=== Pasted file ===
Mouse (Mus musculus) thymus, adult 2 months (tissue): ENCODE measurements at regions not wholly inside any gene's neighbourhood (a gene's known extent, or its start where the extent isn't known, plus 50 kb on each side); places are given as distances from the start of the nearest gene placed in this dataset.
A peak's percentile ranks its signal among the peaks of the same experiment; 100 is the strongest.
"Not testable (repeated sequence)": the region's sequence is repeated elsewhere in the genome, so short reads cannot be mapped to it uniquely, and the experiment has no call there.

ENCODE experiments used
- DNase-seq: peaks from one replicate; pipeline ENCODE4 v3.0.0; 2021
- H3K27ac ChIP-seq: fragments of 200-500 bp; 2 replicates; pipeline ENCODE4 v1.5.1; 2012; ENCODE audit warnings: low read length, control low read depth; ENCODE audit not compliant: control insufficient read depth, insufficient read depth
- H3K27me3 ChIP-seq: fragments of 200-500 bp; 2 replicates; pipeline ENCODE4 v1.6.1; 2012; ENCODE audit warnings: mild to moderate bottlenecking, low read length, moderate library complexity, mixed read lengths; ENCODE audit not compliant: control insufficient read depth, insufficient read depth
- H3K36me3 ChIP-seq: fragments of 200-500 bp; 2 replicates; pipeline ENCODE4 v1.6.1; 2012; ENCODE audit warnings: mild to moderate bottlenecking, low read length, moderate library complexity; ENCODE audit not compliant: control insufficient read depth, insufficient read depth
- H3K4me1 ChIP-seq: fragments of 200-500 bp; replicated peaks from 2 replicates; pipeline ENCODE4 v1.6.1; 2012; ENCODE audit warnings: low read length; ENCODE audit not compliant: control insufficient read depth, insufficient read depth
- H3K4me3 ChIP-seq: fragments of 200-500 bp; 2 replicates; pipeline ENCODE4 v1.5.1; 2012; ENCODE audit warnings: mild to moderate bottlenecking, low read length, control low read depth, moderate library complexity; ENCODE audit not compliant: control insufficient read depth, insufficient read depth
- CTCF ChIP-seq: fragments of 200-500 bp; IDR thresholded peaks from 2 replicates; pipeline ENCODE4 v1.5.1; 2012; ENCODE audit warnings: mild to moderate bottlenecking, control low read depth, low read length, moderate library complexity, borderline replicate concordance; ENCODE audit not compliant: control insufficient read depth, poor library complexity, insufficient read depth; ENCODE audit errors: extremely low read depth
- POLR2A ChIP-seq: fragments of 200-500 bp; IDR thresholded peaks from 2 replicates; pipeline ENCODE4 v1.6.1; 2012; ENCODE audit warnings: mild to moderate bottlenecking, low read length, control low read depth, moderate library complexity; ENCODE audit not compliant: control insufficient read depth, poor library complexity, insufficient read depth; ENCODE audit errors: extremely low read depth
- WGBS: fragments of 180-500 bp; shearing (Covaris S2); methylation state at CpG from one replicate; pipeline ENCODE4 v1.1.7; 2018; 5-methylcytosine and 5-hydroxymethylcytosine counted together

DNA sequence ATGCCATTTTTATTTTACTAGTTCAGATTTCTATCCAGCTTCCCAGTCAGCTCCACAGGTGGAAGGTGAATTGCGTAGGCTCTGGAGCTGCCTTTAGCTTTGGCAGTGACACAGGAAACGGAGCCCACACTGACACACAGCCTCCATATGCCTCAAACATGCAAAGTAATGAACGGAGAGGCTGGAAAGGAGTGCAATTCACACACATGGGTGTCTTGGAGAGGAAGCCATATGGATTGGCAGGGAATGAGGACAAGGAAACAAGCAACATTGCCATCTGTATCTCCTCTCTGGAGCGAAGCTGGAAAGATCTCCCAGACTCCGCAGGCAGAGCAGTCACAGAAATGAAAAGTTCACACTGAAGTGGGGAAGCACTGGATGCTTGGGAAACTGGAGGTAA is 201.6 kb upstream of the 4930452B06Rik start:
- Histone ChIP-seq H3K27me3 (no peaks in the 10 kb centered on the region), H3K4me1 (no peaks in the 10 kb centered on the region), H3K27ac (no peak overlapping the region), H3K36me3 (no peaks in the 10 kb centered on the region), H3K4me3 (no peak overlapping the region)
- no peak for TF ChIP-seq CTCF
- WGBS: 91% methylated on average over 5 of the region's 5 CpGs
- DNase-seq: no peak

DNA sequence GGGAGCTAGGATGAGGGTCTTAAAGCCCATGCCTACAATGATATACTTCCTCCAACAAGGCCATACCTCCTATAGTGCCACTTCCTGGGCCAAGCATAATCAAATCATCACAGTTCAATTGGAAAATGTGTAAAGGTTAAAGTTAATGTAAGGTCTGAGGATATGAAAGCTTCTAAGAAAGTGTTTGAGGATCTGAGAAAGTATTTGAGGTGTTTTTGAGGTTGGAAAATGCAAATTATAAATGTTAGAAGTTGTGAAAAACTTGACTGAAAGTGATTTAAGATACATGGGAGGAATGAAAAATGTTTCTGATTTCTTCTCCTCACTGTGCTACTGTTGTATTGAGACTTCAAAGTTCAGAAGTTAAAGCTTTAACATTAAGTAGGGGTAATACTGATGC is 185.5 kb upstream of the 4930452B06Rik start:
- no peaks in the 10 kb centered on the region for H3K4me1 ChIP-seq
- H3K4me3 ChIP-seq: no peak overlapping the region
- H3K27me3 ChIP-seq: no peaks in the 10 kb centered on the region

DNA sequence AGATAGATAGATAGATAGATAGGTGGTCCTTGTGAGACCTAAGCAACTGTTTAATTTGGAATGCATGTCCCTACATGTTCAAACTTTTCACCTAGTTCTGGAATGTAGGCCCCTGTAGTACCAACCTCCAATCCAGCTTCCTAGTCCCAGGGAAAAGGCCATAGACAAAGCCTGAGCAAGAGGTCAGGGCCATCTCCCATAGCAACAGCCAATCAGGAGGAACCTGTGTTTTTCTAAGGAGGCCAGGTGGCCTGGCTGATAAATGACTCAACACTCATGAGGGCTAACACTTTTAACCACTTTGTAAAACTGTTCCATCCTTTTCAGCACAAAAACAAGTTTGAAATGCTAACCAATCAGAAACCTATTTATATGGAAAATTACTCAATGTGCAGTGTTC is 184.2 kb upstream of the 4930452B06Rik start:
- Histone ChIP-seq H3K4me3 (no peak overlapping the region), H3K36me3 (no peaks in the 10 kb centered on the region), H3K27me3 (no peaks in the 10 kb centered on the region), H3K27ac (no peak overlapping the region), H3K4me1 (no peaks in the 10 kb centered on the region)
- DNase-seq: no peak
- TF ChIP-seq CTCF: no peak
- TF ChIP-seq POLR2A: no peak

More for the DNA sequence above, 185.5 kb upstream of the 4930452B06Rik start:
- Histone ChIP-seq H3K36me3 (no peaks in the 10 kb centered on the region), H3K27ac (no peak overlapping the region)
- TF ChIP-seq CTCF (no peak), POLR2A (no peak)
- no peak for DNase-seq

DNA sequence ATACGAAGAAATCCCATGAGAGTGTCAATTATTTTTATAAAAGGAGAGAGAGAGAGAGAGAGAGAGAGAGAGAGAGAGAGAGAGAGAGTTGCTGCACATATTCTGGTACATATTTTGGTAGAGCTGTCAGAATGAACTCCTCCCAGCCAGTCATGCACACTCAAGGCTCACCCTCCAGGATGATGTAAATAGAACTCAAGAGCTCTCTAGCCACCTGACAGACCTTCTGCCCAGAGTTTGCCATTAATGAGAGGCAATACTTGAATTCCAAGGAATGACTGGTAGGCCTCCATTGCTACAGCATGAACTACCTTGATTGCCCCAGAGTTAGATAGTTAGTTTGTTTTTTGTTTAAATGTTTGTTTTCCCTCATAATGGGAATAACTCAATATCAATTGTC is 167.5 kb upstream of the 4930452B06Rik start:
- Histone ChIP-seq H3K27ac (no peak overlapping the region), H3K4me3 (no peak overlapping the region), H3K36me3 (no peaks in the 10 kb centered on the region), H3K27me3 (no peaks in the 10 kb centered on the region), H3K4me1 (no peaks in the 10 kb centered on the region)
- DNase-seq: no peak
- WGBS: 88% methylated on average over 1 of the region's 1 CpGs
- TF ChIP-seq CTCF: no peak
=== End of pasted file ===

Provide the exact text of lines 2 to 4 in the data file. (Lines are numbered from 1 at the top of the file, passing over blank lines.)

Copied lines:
A peak's percentile ranks its signal among the peaks of the same experiment; 100 is the strongest.
"Not testable (repeated sequence)": the region's sequence is repeated elsewhere in the genome, so short reads cannot be mapped to it uniquely, and the experiment has no call there.

ENCODE experiments used